Review: Dark Water

By LaReeca Rucker

Saying that the storyline of "Dark Water" doesn't hold water is probably a compliment to director Walter Salles, who succeeds in creating a gloomy, soggy, ghost story dampened with subtle modern day social commentary about divorce, child abandonment and our Prozac Nation.

As a devoted horror movie fan who is usually disappointed with most new releases, I decided I'd give this one a shot, putting my trust in Oscar-winner Jennifer Connelly. Her presence definitely made a difference in this film, which required a skilled lead actress.

Connelly is believable as Dahlia, a 30-something mother in the midst of a divorce whose financial situation leads her and her young daughter to an affordable, yet run down apartment just outside of New York City.

From the beginning of the film, the director symbolically comments on the failure, disconnectedness and mechanicalism of modern day society, using social issues like divorce, mass transit and communal architectural styles to make viewers emphathize with Connelly's character. Dahlia is alone, unnattached, common and lost in a gloomy city where everyone is tragically independent.

The industrialization theme is powerful. Used in many science fiction novels to heed warning about the aforementioned results of a modernized world, Salles vision of failed modernism is aptly represented by the deteriorated apartment complex in which Dahlia and her daughter move.

If you are like me and Billy Bob Thornton, the only other person I've ever heard of who shares my phobia of furniture and decor from years past, you will be creeped out merely by the interior of the complex and apartment. The mustard yellow walls, unreliable elevator and leaky ceiling echo the central theme of the film - abandonment and neglect.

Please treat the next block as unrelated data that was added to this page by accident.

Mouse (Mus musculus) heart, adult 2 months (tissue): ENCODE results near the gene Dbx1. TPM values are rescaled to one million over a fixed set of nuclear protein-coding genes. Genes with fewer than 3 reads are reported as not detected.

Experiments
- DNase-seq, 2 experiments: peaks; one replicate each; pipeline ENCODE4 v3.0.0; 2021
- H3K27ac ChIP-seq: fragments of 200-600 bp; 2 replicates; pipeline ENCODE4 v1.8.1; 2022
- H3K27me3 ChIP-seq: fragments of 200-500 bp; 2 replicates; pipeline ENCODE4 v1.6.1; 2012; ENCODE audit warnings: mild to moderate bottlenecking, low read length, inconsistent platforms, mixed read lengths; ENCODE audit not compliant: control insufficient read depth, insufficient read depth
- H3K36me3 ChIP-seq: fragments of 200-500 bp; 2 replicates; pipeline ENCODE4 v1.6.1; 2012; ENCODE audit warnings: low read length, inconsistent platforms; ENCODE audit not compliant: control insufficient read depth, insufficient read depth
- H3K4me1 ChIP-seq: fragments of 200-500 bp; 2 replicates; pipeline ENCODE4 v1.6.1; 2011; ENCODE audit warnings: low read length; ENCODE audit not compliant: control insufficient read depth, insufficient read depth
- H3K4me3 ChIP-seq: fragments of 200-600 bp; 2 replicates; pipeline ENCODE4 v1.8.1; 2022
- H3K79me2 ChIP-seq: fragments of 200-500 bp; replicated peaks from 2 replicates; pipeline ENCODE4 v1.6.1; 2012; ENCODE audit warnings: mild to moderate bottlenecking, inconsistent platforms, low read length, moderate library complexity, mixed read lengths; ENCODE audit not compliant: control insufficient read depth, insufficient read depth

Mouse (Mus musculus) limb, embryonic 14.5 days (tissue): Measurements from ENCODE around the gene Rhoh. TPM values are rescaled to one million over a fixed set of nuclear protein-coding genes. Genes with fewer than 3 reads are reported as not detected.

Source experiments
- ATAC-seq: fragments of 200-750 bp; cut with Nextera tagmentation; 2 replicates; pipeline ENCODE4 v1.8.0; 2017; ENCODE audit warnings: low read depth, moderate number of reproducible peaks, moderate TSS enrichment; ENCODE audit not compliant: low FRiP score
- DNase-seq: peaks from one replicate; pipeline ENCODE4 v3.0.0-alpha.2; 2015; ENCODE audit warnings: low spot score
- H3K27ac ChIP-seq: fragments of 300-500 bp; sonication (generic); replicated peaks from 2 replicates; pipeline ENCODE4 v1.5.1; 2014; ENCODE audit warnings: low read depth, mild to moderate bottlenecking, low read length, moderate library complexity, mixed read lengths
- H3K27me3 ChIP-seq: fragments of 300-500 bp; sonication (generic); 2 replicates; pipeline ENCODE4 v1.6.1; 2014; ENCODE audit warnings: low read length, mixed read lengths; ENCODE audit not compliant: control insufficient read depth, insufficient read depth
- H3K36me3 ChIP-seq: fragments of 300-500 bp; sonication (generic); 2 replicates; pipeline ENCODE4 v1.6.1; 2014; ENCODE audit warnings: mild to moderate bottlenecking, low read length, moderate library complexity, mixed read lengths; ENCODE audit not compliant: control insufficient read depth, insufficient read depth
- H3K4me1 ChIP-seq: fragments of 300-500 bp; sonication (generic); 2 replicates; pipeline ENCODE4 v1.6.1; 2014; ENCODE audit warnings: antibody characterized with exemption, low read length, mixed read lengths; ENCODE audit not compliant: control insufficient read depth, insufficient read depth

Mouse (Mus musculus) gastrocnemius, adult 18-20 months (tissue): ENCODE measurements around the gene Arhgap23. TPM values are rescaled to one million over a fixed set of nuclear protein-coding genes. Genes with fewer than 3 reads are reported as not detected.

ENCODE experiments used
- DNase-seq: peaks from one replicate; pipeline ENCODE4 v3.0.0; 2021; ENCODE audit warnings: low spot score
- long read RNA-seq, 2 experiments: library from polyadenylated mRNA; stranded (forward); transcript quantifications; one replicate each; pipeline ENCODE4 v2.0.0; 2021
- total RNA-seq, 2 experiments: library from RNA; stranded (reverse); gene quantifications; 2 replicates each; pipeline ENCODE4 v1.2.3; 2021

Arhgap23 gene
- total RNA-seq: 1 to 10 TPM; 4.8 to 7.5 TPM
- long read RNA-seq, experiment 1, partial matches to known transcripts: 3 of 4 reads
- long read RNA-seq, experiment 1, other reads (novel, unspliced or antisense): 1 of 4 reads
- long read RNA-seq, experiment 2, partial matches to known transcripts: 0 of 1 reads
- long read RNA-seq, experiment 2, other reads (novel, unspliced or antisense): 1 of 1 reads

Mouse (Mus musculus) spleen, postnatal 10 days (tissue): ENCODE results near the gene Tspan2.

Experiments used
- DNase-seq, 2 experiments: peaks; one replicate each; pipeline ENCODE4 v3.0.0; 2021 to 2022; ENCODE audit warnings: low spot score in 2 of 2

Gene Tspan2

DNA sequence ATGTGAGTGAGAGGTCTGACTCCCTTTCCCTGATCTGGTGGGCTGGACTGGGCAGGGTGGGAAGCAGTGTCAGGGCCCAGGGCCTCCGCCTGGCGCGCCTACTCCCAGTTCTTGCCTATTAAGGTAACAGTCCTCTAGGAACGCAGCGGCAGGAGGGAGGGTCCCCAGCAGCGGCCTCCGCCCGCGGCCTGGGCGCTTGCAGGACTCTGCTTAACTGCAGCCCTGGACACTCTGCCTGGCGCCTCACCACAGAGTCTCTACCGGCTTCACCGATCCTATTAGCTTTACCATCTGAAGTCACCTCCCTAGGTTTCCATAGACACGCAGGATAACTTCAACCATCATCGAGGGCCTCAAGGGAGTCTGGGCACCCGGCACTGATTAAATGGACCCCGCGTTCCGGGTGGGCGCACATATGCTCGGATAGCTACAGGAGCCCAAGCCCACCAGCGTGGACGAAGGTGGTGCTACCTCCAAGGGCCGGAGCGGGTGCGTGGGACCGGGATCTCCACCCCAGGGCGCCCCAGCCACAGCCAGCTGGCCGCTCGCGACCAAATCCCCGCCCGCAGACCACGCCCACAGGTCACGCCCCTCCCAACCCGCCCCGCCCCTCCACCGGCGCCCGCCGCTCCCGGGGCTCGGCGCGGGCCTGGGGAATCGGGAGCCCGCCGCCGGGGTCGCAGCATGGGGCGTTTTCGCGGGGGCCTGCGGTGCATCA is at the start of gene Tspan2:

Dahlia, who was abandoned as a child by both parents, has not dealt with her past. While anti-depressants help her do so, they also seem to hinder her ability to distinguish between fantasy and reality, a characteristic her young daughter, Ceci, also begins to exhibit when she brings an abnormal imaginary friend to her new school.

You should probably stop reading now if you intend to see the film because we later realize that Ceci's imaginary friend is not imaginary at all and is instead the ghost of an abandoned child who desires to be reclaimed.

As the movie suggests, water is the substance that hauntingly mixes the plot. It begins as a small leak, then becomes an uncontrollable problem like the ghost of the film.

Koji Suzuki, who also penned "The Ring," uses water and confinement once again like he did with the child in the well in his first American success. And like "The Ring," once the mystery is solved and the lost soul is released, it does not find peace like the ghosts of many Hollywood horror films.

Suzuki's ghosts continue to terrorize until they get their way.